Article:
KYEA: Educating, mentoring, and supporting youth with disabilities in KS

Kansas Youth Empowerment Academy Newsletter
Issue #22
September 2013
in this issue
:: Behind Julia's Glasses
:: Celebrate Disability Employment Awareness Month!
:: Meet our ICONs
:: KYEA Updates
:: State and National Opportunities
:: Being EQUAL to the Task: Profiles of Successful People with Disabilities
:: Disability Mentoring Day
:: Spotlight On Youth Employment: Brenna Koch
:: Businesses Owned by Youth with Disabilities
:: Etiquette Tips for the Workplace



Are you employed? Do you get the satisfaction of going to a job each day and receiving a paycheck for your hard work? Next month, we celebrate Disability Employment Awareness Month. We are getting the party started early by bringing you a newsletter full of articles on employment for youth and people with disabilities!

Employment is so important, and, at KYEA, we believe that people with disabilities can and should be employed. Take the Disability Employment Awareness Month theme, for example: "Because we are EQUAL to the task!" People with disabilities are just as capable of succeeding in any type of job as those without disabilities. Oftentimes, people with disabilities are even more hard working. Check out our articles below on a youth with a disability who is successfully employed as an accountant, five people who prove that anything is possible, and our list of websites for businesses owned by youth with disabilities. This month, we also bring you information on Disability Mentoring Day. Cities around our state will be hosting events, and it's a great opportunity to job shadow in your field of interest.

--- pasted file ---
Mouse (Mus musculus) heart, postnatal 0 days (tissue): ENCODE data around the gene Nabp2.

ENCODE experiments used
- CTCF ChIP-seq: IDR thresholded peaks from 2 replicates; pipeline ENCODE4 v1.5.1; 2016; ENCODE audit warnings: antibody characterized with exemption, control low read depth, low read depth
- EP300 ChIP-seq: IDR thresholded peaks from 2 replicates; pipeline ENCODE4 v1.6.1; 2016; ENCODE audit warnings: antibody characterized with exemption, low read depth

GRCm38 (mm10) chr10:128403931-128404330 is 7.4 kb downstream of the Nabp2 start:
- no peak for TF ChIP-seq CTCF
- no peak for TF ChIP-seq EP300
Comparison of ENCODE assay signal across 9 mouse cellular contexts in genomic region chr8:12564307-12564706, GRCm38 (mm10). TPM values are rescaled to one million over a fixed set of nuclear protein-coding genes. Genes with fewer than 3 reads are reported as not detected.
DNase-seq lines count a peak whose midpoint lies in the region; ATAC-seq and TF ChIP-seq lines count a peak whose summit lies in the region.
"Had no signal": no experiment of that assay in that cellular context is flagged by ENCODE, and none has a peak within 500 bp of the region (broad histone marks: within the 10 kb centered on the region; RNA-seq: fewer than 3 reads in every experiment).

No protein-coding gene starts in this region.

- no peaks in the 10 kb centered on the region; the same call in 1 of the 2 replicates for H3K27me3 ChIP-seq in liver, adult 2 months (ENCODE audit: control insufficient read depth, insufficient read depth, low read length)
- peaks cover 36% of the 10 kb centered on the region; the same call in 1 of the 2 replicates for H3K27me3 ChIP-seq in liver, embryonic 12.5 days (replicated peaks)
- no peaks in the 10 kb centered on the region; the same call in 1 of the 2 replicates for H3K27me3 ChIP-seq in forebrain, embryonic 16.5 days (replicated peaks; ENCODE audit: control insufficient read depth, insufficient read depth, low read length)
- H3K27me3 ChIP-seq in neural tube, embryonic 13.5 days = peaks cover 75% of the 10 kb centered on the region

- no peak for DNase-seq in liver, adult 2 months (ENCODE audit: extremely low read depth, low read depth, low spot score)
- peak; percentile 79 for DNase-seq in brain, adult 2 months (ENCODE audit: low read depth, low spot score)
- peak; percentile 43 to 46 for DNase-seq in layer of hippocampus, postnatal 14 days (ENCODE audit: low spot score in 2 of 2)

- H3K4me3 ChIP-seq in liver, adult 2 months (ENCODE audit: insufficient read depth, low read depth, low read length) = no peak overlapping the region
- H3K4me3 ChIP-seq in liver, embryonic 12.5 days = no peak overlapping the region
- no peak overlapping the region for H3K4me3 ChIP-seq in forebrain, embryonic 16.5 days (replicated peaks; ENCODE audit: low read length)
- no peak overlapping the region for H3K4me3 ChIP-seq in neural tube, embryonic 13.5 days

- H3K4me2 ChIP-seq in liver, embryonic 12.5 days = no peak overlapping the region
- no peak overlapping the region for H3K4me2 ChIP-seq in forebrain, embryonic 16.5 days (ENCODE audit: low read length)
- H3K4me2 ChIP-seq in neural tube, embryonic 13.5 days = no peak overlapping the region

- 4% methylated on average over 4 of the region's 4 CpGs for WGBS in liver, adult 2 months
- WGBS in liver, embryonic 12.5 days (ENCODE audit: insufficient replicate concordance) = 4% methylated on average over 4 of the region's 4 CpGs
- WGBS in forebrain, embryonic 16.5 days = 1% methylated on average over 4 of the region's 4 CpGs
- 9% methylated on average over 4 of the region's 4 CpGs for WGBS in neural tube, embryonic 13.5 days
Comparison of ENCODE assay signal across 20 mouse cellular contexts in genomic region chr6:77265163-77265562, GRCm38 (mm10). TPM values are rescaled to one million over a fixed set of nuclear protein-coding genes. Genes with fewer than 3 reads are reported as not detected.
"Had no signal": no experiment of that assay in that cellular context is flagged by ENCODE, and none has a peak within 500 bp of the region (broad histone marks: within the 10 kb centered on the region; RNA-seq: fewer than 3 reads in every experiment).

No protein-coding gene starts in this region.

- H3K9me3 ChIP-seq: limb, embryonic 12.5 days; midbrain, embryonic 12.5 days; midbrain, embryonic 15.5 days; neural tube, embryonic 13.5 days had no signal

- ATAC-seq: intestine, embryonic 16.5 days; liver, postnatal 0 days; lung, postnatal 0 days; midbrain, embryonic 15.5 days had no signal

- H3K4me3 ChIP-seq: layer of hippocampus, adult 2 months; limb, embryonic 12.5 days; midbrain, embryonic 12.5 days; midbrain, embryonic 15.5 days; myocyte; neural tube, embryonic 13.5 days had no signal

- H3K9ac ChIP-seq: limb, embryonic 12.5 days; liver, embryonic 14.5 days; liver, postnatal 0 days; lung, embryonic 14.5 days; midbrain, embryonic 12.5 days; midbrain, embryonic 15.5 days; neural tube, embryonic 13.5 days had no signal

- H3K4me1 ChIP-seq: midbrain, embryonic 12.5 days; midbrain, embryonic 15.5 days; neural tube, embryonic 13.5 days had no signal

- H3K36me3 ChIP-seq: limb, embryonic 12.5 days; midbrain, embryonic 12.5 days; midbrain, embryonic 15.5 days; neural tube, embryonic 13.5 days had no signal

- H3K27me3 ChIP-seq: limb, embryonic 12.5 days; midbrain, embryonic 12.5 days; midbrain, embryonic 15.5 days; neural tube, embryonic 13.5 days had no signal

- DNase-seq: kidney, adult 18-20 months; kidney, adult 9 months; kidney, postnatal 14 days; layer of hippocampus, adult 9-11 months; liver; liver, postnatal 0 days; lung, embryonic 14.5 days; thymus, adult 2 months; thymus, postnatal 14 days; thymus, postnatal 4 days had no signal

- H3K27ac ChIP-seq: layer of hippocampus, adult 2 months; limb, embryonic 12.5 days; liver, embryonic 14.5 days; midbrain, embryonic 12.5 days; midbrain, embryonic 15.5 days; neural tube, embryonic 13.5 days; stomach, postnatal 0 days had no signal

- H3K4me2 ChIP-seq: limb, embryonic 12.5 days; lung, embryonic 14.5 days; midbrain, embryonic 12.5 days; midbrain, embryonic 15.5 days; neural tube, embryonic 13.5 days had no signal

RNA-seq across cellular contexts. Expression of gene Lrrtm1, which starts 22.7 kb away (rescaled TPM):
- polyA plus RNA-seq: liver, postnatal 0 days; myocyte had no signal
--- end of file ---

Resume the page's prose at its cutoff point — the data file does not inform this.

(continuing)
Also read below to find out what's new in our KYEA world, state and national opportunities, and lots of other helpful information.
 
Once you've read through our newsletter, ask yourself... Is employment possible for me? Of course it is! Enjoy!
- Carrie Greenwood, Program Coordinator 
Behind Julia's Glasses
by Julia Thomas, Executive Director
"I Can. I Will."
Julia Thomas with cartoon sunglasses over her face. She is smiling and has her hand under her chin.

 

As we celebrate Disability Employment Awareness Month, I reflect on my journey through college.  When I started college in August of 1996, my career of choice was to be a teacher.  After a semester of classes, I realized that patience is not one of my virtues.  I then changed my major to psychology.  I figured that if I ever went blind, all that I would need in order to be a therapist would be my ears!  Again, I realized that patience is not one of my virtues.  I then changed my major to Rehabilitation Counseling.  I figured that, since I am a person with a disability, I would be great at helping adults with disabilities.  Did I mention that patience is not one of my virtues??  My major changed to youth ministry and then I finally ended on human services.  While exploring human services, I did finally come to realize that I love working with youth.  Finally, in 2003, after several changes of my major, I graduated with a bachelor's degree in human services with an emphasis on youth services/addictions counseling/nonprofit management.   

 

Looking back at my indecisiveness, I realize that I was so busy trying to find a career path that I thought I could do with complete vision loss, that I forgot to find a career that I would truly love and have passion for.  Fortunately, human services was the perfect major for me. I found that working with youth, specifically youth with disabilities, is truly my passion.  Never, in my wildest dreams, would I have believed that someday I would be an Executive Director of a youth organization!  Why, you may ask?  Well, honestly, I did not believe that I could do such a job with my disabilities.  I was so afraid that I would not be good enough or capable enough to lead and motivate people on a daily basis as their boss.  And honestly, there are still days when I question myself.  The one thing that I do NOT question, though, is my passion for youth!